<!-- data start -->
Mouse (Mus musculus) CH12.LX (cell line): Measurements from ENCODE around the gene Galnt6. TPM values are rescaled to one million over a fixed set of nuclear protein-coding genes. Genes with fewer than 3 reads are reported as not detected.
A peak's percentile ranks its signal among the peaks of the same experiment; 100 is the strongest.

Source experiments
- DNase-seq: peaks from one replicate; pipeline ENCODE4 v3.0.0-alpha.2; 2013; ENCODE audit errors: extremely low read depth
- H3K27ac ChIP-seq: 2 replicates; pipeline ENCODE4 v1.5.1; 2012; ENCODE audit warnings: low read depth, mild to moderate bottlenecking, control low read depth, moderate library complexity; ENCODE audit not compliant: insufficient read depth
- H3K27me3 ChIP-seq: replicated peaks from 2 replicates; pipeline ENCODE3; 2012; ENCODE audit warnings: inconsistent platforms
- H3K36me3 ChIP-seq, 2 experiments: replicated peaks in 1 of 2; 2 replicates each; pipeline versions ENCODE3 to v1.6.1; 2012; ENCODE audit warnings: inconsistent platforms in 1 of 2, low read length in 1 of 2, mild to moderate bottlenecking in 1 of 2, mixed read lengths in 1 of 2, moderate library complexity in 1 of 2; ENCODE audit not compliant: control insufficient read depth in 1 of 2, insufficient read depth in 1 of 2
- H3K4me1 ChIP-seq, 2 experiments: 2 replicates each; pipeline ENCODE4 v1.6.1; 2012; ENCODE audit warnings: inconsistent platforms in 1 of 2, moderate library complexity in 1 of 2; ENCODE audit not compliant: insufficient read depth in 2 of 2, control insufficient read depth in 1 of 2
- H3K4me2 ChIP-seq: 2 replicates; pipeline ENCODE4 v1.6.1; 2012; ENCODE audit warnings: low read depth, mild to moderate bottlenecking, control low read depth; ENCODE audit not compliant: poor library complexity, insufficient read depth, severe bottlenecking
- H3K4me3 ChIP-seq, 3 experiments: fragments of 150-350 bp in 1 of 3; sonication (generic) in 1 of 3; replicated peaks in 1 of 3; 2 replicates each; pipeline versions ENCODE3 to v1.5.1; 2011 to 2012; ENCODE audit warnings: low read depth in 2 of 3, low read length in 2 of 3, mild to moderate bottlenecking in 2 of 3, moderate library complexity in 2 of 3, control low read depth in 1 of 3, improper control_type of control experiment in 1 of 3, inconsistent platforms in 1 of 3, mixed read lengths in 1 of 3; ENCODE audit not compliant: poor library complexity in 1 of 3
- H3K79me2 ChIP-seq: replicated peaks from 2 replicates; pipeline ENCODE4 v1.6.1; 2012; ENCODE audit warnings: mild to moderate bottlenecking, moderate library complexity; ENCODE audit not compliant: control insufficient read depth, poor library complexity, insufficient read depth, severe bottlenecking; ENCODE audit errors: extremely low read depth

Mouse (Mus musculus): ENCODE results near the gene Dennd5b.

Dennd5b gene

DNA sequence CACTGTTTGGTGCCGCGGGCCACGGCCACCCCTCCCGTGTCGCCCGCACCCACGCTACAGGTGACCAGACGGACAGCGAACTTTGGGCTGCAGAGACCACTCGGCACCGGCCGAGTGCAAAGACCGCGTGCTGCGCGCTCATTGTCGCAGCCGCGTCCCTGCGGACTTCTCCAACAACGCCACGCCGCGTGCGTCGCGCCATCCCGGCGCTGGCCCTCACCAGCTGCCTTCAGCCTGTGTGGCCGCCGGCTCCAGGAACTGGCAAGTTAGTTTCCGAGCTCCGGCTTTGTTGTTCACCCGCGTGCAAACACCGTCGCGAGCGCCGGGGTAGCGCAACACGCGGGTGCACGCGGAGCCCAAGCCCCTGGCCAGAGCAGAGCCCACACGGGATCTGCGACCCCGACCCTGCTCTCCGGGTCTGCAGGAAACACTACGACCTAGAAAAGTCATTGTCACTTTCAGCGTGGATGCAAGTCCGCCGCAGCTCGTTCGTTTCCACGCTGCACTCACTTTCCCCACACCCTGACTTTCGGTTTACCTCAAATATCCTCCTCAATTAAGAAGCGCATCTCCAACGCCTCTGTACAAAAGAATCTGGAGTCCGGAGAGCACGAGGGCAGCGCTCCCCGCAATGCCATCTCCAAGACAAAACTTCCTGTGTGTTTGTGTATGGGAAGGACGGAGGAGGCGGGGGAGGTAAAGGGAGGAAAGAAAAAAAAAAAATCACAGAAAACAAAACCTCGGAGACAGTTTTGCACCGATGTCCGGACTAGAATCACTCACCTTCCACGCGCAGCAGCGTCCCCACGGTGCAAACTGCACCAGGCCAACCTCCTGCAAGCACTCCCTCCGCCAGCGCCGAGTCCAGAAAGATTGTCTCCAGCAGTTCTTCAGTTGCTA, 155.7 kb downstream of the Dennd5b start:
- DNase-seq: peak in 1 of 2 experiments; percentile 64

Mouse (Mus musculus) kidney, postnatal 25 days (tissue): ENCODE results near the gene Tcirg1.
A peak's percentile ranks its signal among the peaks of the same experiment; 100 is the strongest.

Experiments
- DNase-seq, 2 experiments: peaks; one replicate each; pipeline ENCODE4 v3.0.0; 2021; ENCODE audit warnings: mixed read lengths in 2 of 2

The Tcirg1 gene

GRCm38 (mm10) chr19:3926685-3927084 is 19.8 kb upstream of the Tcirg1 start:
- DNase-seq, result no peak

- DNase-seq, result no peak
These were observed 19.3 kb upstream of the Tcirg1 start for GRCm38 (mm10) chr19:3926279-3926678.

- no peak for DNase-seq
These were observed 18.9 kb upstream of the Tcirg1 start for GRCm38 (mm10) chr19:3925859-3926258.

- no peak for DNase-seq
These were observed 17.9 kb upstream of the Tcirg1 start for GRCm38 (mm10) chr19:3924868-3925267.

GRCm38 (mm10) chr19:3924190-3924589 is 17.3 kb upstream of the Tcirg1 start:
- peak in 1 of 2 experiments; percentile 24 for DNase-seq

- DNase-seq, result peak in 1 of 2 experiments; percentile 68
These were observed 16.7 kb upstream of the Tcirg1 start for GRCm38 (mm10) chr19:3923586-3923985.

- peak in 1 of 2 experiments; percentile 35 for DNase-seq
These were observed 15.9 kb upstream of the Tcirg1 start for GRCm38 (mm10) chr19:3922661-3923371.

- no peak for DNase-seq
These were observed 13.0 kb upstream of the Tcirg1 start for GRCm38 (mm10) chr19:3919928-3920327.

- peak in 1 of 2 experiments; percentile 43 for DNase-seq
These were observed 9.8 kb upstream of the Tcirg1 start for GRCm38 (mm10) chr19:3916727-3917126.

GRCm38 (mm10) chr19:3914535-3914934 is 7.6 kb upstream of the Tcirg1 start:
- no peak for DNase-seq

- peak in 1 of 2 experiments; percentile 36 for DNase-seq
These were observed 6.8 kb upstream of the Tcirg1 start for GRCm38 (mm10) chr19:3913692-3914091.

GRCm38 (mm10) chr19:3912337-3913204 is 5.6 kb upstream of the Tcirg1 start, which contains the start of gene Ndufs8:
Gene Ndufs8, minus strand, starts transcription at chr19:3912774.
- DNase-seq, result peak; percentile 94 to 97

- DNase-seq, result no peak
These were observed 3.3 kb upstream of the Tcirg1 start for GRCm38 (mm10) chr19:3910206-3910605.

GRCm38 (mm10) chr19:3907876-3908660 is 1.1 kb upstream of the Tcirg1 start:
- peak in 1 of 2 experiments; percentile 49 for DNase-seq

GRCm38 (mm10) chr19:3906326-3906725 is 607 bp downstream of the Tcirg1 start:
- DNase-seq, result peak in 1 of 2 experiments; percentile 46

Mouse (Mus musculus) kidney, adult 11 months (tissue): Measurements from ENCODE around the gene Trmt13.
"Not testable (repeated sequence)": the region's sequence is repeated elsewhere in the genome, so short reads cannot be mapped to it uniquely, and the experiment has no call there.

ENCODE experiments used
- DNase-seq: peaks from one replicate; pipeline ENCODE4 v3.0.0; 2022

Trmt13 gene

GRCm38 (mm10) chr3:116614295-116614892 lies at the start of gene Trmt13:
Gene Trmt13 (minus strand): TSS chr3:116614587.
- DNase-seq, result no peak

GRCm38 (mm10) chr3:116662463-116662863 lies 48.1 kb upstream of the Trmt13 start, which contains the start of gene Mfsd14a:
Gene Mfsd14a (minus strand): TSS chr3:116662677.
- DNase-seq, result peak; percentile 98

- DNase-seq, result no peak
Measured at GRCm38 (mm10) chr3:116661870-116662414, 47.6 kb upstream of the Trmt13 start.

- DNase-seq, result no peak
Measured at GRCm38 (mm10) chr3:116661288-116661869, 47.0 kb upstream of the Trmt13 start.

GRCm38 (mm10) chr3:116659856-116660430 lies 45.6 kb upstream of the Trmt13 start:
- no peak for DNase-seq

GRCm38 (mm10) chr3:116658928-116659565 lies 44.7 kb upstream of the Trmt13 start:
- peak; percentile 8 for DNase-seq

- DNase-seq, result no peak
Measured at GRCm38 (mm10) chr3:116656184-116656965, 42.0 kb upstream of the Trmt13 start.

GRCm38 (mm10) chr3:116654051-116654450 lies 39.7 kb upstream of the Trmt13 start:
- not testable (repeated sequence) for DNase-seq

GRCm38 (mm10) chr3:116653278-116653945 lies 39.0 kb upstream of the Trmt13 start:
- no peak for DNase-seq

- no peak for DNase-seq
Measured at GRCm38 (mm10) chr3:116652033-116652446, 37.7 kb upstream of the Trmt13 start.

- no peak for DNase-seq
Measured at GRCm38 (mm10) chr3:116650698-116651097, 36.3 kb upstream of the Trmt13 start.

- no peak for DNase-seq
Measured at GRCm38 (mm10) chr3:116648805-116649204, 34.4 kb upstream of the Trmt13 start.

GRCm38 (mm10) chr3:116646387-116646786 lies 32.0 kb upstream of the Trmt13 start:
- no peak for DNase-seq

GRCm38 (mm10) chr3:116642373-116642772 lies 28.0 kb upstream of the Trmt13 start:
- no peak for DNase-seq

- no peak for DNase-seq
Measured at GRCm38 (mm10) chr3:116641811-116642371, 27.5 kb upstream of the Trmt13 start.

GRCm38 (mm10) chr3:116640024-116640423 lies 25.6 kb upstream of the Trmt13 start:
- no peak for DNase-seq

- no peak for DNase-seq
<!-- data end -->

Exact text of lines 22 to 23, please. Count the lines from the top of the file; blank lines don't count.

- DNase-seq, result no peak

- DNase-seq, result no peak